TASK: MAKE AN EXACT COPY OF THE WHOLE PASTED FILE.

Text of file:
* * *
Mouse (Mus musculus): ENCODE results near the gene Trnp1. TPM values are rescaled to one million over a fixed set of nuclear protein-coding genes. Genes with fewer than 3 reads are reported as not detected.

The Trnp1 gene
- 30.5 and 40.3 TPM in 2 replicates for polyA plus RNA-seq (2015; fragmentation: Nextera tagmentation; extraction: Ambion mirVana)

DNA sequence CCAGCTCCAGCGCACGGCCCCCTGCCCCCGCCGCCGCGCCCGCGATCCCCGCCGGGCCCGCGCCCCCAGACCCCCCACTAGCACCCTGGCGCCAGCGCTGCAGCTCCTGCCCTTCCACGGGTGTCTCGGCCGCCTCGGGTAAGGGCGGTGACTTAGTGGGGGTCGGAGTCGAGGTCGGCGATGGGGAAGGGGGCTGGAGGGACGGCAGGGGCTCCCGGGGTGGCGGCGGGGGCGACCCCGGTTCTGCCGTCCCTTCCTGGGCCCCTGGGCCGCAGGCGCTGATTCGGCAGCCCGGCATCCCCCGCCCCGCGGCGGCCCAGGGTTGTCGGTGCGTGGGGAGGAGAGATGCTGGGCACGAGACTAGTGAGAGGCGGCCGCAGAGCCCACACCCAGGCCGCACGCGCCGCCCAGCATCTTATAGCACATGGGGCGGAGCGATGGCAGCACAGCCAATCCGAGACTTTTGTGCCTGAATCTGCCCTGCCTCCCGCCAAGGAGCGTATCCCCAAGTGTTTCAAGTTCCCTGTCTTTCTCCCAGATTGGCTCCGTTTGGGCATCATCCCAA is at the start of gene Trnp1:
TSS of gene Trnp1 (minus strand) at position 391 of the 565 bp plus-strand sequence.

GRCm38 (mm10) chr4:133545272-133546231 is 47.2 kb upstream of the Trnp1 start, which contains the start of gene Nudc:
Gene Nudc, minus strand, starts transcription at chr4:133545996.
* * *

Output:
Mouse (Mus musculus): ENCODE results near the gene Trnp1. TPM values are rescaled to one million over a fixed set of nuclear protein-coding genes. Genes with fewer than 3 reads are reported as not detected.

The Trnp1 gene
- 30.5 and 40.3 TPM in 2 replicates for polyA plus RNA-seq (2015; fragmentation: Nextera tagmentation; extraction: Ambion mirVana)

DNA sequence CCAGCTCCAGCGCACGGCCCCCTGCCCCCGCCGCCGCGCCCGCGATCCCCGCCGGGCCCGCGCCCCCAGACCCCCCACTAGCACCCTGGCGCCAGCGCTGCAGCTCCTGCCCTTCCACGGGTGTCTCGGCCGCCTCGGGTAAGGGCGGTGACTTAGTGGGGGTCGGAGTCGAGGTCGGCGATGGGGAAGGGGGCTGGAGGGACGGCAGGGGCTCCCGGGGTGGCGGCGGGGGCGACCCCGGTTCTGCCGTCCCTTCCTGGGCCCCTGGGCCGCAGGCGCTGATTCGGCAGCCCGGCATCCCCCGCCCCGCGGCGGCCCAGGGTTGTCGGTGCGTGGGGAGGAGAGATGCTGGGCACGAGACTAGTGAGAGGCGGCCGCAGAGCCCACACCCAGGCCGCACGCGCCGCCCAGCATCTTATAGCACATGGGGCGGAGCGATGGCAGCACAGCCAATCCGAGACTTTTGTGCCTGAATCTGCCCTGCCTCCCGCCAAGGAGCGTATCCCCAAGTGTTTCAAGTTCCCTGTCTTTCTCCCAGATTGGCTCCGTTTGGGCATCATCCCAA is at the start of gene Trnp1:
TSS of gene Trnp1 (minus strand) at position 391 of the 565 bp plus-strand sequence.

GRCm38 (mm10) chr4:133545272-133546231 is 47.2 kb upstream of the Trnp1 start, which contains the start of gene Nudc:
Gene Nudc, minus strand, starts transcription at chr4:133545996.